One of the biggest misconceptions in the dog world is that a wagging tail means a happy dog. Tail wagging signals arousal. With our favorite breed having a shortened tail it can be difficult to determine exactly what your dog may be doing. The position of the tail can also be an indicator; above the spine or erect is associated with assertiveness, confident and even aggression, tail down can mean fear or stress and last a tucked tail shows a high level of anxiety. Lastly, studies have shown that the speed and direction of the wag can also tell us something! A tail wag, mostly to the right is seen when a dog is happy, like when it sees its owner and a tail wag mostly toward the left is seen with negative stimulus. This, of course, is difficult for the untrained eye to see.
When dogs are stressed or nervous there are many different behaviors that dogs use to show that they feel threatened or to calm themselves. These are the signs that are often overlooked that can lead to escalated or unwanted actions from our canine companions. To the inexperienced owner these actions seem normal, but they may not be.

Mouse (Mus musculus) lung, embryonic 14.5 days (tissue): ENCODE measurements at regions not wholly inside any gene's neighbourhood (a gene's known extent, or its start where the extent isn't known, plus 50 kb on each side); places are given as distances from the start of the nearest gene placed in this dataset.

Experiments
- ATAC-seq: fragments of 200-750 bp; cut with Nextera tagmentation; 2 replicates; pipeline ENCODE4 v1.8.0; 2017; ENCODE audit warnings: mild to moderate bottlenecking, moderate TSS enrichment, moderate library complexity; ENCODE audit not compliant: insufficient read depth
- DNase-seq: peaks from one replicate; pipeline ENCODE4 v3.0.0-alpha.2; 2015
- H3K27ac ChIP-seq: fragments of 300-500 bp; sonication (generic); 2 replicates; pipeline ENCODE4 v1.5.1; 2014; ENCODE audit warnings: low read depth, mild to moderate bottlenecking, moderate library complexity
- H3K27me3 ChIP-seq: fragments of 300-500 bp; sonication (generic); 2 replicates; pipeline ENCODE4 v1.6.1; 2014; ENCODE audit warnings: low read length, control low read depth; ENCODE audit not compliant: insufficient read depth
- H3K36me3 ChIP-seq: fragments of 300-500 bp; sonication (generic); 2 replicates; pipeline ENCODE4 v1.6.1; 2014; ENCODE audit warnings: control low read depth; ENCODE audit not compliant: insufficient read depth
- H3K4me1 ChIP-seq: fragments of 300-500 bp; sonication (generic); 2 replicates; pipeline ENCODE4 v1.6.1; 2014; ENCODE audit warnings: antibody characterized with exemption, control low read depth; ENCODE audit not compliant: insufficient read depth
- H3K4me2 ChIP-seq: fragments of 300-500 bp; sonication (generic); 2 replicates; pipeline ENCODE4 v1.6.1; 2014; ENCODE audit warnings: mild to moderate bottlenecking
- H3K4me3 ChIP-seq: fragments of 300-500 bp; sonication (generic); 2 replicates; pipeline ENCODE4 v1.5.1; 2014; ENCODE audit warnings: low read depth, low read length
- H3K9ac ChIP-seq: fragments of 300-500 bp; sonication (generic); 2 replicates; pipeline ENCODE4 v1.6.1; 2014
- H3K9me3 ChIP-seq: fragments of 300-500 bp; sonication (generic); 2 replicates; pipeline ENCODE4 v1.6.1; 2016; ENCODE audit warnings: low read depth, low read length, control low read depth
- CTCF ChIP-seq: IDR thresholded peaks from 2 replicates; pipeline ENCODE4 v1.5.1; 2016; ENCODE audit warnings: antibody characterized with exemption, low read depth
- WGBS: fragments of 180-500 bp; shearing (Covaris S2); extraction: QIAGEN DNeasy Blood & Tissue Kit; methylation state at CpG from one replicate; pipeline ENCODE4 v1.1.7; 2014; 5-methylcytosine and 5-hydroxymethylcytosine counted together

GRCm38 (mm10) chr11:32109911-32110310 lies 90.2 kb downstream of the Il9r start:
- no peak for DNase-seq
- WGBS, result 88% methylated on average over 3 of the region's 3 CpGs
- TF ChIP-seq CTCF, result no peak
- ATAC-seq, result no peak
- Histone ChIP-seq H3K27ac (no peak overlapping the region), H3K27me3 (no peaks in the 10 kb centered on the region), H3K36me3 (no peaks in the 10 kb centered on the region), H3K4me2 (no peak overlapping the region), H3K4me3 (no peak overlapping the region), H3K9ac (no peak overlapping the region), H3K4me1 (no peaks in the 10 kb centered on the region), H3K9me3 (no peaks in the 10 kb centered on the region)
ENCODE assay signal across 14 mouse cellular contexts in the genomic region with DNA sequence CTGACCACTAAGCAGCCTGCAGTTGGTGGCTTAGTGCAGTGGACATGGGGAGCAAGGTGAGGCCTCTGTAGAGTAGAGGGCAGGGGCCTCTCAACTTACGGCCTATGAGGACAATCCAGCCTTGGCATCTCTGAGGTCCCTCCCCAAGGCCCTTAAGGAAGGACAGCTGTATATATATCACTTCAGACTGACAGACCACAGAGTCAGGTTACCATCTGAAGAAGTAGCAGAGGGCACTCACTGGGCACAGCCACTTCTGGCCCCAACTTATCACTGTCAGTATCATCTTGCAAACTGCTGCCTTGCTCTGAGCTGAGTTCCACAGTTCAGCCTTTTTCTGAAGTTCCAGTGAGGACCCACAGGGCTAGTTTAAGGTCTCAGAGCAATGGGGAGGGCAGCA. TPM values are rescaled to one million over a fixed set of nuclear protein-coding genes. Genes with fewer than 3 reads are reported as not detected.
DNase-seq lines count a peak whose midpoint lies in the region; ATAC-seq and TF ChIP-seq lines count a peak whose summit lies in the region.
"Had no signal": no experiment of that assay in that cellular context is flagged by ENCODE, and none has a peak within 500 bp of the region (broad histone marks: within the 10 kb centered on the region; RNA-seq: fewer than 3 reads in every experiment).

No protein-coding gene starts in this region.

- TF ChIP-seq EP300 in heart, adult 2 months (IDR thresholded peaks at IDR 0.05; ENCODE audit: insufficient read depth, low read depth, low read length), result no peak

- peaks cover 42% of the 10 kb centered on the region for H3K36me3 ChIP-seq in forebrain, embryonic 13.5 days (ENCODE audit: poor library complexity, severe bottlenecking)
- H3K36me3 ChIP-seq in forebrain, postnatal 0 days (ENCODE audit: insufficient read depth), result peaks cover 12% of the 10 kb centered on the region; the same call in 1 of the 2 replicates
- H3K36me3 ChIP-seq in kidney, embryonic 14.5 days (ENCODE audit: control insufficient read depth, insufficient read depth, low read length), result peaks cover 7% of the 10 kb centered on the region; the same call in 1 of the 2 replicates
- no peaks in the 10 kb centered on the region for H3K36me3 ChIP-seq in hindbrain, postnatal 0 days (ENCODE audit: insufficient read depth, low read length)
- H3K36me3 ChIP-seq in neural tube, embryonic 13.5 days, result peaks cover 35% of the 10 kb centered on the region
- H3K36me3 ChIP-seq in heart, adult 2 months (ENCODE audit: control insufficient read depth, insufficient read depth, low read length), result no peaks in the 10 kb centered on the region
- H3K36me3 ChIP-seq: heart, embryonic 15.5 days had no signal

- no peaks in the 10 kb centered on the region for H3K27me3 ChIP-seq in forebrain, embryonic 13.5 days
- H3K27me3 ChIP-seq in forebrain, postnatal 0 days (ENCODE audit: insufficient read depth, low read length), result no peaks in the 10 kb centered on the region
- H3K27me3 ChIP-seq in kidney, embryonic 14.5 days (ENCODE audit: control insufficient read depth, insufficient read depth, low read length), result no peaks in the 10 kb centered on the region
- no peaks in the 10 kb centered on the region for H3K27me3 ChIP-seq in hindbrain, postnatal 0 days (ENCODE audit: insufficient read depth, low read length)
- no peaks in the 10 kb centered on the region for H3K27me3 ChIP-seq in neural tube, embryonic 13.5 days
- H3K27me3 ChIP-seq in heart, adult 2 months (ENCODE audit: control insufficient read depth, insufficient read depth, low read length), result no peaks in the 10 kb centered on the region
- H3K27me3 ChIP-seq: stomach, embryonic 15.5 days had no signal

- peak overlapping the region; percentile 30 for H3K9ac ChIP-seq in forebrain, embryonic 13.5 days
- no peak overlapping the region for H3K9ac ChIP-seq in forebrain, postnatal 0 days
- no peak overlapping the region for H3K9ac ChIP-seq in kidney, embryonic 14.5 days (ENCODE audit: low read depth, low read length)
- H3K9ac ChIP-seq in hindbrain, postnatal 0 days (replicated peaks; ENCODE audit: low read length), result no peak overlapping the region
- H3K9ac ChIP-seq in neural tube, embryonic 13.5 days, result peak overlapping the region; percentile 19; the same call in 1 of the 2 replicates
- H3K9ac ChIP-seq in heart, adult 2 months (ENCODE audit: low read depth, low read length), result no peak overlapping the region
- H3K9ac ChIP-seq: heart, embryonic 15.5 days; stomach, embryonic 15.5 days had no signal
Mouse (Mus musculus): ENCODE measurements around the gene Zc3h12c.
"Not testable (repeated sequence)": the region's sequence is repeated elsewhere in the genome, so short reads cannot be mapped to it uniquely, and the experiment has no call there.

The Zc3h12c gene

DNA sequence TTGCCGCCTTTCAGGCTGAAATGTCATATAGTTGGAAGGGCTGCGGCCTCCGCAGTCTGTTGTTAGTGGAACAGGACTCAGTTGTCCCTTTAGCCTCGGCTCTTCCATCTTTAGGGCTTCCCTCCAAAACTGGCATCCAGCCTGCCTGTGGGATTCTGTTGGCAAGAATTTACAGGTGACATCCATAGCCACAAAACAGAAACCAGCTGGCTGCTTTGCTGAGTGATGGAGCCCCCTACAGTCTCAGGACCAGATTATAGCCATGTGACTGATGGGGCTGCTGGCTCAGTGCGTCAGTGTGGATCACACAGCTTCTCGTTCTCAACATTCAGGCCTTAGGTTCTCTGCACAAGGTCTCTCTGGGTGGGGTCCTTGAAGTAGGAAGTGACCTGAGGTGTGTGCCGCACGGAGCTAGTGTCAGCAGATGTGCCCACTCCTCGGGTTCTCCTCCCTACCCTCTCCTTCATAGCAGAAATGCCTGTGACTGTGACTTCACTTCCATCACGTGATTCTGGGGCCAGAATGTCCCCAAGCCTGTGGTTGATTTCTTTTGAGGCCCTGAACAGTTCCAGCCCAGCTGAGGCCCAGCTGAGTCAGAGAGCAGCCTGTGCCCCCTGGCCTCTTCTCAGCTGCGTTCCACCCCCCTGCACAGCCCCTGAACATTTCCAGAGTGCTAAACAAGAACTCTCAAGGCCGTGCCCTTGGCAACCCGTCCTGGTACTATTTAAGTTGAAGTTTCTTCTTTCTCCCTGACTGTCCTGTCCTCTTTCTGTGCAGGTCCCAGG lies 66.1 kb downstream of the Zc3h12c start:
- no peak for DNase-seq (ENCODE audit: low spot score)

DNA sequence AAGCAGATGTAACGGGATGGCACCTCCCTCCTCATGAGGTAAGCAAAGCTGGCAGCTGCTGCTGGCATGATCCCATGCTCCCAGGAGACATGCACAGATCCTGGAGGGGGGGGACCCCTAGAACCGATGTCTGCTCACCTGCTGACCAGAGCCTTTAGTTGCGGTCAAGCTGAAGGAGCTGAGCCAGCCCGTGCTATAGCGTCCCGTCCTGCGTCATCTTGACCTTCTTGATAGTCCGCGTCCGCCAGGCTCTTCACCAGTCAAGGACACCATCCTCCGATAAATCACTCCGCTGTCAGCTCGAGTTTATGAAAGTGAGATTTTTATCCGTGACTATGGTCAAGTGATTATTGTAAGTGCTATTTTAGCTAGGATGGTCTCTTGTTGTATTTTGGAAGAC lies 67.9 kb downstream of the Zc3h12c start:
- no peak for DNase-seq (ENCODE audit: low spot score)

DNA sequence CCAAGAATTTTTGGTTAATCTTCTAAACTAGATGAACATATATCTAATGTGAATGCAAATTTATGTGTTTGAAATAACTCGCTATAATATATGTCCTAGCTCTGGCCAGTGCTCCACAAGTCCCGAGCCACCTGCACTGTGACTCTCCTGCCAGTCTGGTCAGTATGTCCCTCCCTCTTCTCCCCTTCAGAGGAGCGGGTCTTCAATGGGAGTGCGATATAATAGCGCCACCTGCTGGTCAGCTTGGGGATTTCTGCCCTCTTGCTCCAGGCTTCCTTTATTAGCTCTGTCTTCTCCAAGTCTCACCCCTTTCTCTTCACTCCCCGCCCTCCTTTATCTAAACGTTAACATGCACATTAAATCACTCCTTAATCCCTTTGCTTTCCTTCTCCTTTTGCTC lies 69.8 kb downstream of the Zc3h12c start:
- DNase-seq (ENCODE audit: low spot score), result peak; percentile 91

Yawning. While dogs, like us, yawn when they are tired, they are much more likely to yawn when they are upset or stressed.
Lick lipping. Lick lipping does not always mean your pup is hungry, it is also an indicator of nervousness.
Brief of complete body freezing. A freeze is a dog’s way of avoiding until they can decide if they should flee or fight.
Panting, drooling or curved tongue indicate stress. The curve of the tongue is caused from tension.
“Whale eye” is seen when a dog turns his head away and you see the white of their eyes. They do this to turn away from what they’re afraid of, or what is causing discomfort.